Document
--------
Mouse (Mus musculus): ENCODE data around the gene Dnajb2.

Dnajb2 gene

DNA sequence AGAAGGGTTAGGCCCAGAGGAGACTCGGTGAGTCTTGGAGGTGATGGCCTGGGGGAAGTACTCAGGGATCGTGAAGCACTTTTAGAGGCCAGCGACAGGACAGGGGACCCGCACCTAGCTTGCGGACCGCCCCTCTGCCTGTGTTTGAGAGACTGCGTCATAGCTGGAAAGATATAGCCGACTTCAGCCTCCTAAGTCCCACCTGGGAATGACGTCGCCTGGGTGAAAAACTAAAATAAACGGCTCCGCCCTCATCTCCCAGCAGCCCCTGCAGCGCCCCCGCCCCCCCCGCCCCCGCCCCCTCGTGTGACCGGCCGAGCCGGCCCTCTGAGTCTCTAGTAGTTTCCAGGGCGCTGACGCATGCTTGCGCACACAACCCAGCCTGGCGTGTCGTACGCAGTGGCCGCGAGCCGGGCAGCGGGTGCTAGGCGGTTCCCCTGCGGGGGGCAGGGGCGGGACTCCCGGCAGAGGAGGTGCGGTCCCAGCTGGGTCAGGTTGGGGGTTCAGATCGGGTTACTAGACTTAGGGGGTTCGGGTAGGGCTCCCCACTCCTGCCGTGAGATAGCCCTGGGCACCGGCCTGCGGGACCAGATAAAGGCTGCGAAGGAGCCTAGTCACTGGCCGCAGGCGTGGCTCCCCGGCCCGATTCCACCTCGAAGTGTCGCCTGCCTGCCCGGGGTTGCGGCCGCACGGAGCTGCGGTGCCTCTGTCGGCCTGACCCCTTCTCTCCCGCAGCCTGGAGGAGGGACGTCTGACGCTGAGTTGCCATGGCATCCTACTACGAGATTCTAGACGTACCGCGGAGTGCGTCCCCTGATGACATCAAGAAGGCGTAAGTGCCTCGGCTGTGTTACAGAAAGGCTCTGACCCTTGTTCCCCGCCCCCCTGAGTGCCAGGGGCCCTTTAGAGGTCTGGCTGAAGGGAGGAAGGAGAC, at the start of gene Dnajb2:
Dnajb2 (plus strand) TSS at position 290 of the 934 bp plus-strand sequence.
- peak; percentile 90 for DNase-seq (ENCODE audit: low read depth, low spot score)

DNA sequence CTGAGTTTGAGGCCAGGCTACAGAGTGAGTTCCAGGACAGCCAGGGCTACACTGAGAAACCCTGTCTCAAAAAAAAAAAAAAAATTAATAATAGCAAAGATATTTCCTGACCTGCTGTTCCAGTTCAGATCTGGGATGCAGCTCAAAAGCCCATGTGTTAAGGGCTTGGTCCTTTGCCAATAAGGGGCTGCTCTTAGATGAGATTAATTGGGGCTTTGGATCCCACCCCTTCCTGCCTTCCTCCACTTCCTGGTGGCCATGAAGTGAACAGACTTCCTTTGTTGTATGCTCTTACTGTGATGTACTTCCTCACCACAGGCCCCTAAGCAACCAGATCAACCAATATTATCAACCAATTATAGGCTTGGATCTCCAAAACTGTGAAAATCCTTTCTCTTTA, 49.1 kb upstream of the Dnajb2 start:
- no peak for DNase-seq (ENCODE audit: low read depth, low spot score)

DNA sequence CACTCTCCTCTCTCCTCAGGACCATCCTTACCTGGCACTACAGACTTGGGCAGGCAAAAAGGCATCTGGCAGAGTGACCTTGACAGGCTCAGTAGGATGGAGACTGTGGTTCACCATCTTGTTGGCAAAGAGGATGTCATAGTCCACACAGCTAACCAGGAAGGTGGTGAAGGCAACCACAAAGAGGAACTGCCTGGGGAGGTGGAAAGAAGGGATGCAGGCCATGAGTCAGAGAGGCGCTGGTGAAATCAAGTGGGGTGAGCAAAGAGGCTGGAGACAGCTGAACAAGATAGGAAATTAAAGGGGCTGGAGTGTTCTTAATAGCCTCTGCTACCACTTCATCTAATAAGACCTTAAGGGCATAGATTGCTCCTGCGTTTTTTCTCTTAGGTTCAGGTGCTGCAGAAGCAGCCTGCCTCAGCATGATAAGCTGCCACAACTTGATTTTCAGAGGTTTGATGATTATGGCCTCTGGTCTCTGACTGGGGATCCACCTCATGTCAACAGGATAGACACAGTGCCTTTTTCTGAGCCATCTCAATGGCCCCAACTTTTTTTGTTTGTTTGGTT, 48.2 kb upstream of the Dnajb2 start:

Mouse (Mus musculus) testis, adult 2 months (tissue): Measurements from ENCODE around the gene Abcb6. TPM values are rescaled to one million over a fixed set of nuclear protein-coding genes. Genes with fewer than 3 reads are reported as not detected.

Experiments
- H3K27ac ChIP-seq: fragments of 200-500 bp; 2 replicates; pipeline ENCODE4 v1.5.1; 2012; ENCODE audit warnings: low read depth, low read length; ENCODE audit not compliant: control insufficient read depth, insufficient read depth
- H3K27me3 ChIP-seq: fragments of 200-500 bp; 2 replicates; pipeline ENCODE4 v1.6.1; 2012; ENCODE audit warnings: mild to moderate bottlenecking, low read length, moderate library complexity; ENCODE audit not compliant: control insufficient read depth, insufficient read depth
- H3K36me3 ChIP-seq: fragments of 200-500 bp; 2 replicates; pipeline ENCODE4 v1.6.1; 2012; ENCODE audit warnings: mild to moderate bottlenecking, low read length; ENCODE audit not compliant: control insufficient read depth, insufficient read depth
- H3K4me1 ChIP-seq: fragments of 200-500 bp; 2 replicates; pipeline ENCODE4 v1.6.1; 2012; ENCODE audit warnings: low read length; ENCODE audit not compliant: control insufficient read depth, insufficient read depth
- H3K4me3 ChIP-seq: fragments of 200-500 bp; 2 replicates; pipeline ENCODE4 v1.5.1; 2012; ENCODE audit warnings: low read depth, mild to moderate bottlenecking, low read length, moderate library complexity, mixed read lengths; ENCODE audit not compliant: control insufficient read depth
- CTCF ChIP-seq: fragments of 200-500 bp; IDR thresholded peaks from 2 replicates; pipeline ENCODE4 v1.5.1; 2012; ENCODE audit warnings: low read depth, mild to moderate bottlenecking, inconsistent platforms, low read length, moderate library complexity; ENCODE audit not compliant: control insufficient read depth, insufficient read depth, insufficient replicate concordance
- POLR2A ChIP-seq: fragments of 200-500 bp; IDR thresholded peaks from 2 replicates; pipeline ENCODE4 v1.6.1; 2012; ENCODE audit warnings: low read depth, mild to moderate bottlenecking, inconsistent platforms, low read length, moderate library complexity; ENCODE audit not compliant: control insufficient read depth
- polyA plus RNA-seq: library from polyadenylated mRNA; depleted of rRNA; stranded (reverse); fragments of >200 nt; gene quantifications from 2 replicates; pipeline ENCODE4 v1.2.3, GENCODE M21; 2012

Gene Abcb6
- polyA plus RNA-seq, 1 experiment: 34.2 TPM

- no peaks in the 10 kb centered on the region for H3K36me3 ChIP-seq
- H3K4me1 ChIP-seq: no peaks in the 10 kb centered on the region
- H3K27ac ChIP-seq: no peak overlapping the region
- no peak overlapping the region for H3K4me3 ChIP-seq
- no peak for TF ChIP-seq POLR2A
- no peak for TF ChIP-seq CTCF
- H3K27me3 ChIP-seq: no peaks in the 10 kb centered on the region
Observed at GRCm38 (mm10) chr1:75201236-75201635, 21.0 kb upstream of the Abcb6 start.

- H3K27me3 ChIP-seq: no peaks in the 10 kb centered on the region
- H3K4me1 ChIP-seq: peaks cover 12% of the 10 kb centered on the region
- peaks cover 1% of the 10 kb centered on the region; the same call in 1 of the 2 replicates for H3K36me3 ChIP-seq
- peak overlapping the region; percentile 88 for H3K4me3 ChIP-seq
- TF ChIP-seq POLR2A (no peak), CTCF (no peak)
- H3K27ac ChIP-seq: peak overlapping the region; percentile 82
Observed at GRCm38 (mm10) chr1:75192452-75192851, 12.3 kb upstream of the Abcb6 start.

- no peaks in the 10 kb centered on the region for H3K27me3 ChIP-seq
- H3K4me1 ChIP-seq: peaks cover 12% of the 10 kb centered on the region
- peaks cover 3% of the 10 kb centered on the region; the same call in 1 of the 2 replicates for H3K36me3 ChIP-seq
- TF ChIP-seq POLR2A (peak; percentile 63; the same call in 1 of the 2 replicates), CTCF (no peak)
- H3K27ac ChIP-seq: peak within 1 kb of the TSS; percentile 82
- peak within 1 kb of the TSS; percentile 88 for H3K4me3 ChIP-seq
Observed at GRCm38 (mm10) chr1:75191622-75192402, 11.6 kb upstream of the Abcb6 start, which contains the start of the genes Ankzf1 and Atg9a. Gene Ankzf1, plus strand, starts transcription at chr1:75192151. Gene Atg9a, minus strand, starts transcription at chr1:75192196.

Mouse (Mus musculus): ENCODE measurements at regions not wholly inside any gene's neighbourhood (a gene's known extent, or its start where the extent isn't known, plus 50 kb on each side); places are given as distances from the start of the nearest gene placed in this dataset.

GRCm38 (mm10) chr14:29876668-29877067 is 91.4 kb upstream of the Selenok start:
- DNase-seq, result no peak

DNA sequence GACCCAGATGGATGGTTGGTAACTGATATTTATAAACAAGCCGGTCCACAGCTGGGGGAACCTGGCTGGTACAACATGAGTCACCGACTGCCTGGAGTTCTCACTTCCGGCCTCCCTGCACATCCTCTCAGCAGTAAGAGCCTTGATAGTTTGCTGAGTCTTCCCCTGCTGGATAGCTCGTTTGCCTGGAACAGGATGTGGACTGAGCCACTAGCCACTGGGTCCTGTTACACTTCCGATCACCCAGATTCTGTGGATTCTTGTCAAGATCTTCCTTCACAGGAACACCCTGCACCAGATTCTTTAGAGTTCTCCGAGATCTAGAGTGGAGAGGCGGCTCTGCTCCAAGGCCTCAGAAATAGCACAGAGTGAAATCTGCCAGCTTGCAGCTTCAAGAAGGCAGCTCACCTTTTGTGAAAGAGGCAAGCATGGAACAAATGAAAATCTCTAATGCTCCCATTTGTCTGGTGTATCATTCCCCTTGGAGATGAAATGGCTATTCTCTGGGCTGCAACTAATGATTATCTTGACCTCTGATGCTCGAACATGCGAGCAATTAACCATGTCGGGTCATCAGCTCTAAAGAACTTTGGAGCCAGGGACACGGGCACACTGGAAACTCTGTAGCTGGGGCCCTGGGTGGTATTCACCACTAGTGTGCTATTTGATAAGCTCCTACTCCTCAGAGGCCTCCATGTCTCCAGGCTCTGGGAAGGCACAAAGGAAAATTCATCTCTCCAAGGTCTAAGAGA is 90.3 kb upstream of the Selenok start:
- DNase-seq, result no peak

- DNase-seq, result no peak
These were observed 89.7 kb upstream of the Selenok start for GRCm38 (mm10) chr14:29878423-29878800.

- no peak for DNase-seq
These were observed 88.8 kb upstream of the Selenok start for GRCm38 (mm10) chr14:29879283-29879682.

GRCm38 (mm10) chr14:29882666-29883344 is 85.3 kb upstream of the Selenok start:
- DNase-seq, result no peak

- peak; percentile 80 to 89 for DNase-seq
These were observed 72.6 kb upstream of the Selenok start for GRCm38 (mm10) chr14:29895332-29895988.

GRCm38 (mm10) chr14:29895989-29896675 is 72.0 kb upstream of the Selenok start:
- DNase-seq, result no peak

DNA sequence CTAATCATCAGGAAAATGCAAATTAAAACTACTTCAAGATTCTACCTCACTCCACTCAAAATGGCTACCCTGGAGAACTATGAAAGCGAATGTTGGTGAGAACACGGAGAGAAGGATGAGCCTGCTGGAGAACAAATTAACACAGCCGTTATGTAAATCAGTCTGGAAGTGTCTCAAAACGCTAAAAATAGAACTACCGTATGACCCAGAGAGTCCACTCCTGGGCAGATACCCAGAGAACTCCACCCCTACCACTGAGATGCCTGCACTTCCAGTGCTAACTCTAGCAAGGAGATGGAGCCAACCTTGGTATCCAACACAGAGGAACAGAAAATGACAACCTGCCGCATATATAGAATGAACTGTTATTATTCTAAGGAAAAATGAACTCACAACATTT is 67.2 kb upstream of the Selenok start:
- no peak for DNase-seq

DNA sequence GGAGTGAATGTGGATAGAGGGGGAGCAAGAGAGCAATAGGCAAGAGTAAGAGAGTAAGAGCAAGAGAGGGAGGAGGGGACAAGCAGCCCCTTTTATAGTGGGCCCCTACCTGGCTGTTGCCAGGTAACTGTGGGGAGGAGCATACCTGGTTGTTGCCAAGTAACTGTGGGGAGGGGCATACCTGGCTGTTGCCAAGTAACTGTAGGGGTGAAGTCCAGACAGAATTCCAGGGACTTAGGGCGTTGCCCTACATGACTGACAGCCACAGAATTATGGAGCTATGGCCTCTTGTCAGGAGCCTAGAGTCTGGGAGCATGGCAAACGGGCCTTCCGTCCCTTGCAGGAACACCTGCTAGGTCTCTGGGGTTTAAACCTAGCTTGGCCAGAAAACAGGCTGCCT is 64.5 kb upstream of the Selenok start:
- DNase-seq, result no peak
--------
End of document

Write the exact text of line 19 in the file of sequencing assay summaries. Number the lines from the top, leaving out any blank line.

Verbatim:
Gene Abcb6